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DUHK Attack Lets Hackers Recover Encryption Key Used in VPNs & Web Sessions



crack-prng-encryption-key

DUHK — Don’t Use Hard-coded Keys — is a new ‘non-trivial’ cryptographic implementation vulnerability that could allow attackers to recover encryption keys that secure VPN connections and web browsing sessions.

DUHK is the third crypto-related vulnerability reported this month after KRACK Wi-Fi attack and ROCA factorization attack.

The vulnerability affects products from dozens of vendors, including Fortinet, Cisco, TechGuard, whose devices rely on ANSI X9.31 RNG — an outdated pseudorandom number generation algorithm — ‘in conjunction with a hard-coded seed key.’

Before getting removed from the list of FIPS-approved pseudorandom number generation algorithms in January 2016, ANSI X9.31 RNG was included into various cryptographic standards over the last three decades.

Pseudorandom number generators (PRNGs) don’t generate random numbers at all. Instead, it is a deterministic algorithm that produces a sequence of bits based on initial secret values called a seed and the current state. It always generates the same sequence of bits for when used with same initial values.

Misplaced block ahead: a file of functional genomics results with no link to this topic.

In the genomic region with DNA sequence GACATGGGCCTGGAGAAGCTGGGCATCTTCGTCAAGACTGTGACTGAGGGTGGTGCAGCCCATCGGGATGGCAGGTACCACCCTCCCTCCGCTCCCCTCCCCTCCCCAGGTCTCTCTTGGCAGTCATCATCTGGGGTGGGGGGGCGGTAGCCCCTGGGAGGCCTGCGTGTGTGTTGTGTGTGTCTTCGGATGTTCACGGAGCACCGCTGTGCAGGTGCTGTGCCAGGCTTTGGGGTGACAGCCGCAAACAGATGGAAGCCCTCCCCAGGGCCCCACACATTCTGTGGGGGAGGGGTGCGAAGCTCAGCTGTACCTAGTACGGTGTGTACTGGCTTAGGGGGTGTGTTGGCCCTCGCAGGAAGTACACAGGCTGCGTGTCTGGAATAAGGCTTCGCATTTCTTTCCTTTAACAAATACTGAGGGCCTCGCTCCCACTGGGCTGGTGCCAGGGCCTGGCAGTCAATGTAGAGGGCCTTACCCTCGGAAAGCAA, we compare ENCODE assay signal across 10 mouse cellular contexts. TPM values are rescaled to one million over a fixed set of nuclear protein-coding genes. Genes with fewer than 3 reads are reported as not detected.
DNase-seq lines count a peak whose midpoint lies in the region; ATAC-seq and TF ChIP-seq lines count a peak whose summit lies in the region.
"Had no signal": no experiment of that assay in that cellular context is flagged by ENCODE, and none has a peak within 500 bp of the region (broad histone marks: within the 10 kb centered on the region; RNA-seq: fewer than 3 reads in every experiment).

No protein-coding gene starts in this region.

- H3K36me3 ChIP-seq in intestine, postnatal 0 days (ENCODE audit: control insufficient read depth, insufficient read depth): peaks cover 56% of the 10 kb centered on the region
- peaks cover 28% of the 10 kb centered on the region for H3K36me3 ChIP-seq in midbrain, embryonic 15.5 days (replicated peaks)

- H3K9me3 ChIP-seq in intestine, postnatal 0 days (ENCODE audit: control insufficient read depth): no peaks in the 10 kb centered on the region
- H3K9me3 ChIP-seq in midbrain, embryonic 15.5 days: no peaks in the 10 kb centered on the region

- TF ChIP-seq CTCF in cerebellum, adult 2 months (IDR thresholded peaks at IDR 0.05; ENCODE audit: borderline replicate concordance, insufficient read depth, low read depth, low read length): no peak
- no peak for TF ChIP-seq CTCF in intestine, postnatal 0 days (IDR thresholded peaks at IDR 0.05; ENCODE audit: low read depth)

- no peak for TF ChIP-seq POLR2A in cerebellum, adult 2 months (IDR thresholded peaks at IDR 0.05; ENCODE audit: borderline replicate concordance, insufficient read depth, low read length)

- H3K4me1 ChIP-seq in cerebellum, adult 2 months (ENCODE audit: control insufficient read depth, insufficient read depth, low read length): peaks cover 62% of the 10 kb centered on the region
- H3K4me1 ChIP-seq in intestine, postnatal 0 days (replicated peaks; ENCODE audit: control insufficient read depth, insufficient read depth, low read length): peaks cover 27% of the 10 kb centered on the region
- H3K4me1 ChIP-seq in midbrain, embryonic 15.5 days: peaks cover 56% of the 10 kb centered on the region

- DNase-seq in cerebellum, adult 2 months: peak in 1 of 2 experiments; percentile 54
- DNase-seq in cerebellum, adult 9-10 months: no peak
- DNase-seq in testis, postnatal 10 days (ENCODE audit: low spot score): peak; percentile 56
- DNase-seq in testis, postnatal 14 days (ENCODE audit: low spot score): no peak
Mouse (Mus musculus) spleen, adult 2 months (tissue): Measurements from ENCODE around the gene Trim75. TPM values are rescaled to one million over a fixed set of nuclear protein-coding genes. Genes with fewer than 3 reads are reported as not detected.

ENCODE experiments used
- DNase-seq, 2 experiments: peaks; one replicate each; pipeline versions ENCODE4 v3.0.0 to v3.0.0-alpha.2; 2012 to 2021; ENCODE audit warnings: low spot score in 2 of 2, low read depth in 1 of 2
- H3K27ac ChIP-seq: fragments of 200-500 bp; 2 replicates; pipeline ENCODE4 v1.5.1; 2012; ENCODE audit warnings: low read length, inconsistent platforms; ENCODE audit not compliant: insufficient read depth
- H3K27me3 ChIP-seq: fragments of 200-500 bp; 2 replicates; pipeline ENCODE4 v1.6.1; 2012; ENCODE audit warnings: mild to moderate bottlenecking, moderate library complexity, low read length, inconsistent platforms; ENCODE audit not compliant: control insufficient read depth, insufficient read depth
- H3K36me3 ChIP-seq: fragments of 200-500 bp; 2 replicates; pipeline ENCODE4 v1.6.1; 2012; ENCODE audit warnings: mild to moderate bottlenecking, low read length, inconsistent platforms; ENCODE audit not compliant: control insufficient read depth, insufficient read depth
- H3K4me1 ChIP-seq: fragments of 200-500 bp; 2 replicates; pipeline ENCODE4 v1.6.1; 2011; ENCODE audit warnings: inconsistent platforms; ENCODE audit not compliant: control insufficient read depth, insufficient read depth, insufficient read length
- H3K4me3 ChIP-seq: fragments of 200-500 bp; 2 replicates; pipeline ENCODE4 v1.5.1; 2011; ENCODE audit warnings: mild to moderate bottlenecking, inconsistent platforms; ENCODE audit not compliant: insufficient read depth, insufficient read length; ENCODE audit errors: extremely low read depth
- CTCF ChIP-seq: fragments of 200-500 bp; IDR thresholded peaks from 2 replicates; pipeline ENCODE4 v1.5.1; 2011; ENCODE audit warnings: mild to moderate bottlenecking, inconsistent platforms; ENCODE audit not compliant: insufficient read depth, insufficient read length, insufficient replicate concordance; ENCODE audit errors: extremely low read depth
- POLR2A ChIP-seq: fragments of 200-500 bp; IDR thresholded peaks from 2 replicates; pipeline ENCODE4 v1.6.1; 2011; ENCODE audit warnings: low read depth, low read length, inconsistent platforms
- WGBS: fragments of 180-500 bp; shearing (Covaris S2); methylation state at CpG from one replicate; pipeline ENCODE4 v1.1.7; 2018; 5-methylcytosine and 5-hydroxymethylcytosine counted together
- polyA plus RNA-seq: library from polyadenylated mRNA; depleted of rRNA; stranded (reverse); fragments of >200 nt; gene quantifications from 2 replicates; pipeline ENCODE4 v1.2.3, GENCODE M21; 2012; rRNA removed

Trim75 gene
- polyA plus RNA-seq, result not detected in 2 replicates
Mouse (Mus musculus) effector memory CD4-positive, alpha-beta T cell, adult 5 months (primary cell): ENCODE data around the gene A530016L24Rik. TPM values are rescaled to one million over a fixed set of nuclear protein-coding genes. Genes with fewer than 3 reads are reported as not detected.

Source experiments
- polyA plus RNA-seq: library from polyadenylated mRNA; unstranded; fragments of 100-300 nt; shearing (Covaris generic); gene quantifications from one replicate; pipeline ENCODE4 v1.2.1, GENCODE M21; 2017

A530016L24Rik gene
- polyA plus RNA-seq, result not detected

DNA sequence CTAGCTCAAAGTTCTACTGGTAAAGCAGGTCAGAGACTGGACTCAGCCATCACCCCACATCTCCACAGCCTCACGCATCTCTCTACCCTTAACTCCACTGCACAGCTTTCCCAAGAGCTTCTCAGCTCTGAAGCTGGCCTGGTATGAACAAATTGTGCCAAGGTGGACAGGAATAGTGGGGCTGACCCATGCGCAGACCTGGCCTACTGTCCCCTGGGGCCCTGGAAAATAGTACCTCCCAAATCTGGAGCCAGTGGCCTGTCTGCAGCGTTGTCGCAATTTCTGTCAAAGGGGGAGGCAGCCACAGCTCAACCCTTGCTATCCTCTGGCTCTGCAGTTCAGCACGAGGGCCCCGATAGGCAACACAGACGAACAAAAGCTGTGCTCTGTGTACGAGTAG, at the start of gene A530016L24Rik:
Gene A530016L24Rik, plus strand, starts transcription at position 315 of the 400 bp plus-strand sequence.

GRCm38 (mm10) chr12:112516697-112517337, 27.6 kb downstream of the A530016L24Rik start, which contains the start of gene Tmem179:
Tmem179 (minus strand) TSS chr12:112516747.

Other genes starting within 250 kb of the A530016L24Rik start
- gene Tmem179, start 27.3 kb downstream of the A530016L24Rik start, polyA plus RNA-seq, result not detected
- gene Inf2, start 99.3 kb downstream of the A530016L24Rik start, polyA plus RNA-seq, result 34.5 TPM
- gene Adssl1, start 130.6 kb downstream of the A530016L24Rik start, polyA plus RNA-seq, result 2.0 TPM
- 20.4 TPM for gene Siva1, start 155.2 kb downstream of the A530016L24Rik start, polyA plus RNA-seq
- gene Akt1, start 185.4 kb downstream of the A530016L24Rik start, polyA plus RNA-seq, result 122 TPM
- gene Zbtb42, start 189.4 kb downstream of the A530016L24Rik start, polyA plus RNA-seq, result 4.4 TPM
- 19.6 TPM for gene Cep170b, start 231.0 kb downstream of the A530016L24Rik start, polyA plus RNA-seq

Some vendors store this ‘secret’ seed value hard-coded into the source code of their products, leaving it vulnerable to firmware reverse-engineering.

Discovered by cryptography researchers — Shaanan Cohney, Nadia Heninger, and Matthew Green — DUHK, a ‘state recovery attack,’ allows man-in-the-middle attackers, who already know the seed value, to recover the current state value after observing some outputs.

Using both values in hand, attackers can then use them to re-calculate the encryption keys, allowing them to recover encrypted data that could ‘include sensitive business data, login credentials, credit card data and other confidential content.

“In order to demonstrate the practicality of this attack, we develop a full passive decryption attack against FortiGate VPN gateway products using FortiOS version 4.” researchers said.

“Our scans found at least 23,000 devices with a publicly visible IPv4 address running a vulnerable version of FortiOS.”

Here below you can check a partial list (tested by researchers) of affected devices from various vendors:

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The security researchers have released a brief blog post and technical researcher paper on a dedicated website for DUHK attack.



Source : THN



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Founder and Editor-in-Chief of ‘Professional Hackers India’. Technology Evangelist, Security Analyst, Cyber Security Expert, PHP Developer and Part time hacker.